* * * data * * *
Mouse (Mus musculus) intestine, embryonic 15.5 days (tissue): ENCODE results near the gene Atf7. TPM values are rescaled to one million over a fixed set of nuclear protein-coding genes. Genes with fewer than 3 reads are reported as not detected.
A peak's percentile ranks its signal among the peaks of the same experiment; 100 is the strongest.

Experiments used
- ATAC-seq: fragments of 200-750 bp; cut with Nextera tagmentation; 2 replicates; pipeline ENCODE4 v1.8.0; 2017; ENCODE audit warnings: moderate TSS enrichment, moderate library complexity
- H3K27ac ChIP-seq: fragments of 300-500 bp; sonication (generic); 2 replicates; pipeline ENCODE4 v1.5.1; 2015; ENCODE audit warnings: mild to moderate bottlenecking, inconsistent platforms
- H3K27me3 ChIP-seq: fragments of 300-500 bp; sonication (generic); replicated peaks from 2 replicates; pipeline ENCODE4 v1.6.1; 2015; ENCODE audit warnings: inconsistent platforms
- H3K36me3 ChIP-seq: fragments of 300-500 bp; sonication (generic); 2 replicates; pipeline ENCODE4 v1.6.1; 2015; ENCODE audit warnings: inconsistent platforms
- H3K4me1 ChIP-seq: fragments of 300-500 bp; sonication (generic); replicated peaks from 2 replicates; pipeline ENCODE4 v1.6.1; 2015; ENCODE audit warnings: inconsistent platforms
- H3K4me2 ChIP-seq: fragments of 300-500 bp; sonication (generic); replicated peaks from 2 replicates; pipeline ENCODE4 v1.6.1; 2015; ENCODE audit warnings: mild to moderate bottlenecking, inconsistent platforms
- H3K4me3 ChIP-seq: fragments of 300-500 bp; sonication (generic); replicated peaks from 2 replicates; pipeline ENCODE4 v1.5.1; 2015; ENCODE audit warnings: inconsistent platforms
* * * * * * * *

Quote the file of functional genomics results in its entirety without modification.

Mouse (Mus musculus) intestine, embryonic 15.5 days (tissue): ENCODE results near the gene Atf7. TPM values are rescaled to one million over a fixed set of nuclear protein-coding genes. Genes with fewer than 3 reads are reported as not detected.
A peak's percentile ranks its signal among the peaks of the same experiment; 100 is the strongest.

Experiments used
- ATAC-seq: fragments of 200-750 bp; cut with Nextera tagmentation; 2 replicates; pipeline ENCODE4 v1.8.0; 2017; ENCODE audit warnings: moderate TSS enrichment, moderate library complexity
- H3K27ac ChIP-seq: fragments of 300-500 bp; sonication (generic); 2 replicates; pipeline ENCODE4 v1.5.1; 2015; ENCODE audit warnings: mild to moderate bottlenecking, inconsistent platforms
- H3K27me3 ChIP-seq: fragments of 300-500 bp; sonication (generic); replicated peaks from 2 replicates; pipeline ENCODE4 v1.6.1; 2015; ENCODE audit warnings: inconsistent platforms
- H3K36me3 ChIP-seq: fragments of 300-500 bp; sonication (generic); 2 replicates; pipeline ENCODE4 v1.6.1; 2015; ENCODE audit warnings: inconsistent platforms
- H3K4me1 ChIP-seq: fragments of 300-500 bp; sonication (generic); replicated peaks from 2 replicates; pipeline ENCODE4 v1.6.1; 2015; ENCODE audit warnings: inconsistent platforms
- H3K4me2 ChIP-seq: fragments of 300-500 bp; sonication (generic); replicated peaks from 2 replicates; pipeline ENCODE4 v1.6.1; 2015; ENCODE audit warnings: mild to moderate bottlenecking, inconsistent platforms
- H3K4me3 ChIP-seq: fragments of 300-500 bp; sonication (generic); replicated peaks from 2 replicates; pipeline ENCODE4 v1.5.1; 2015; ENCODE audit warnings: inconsistent platforms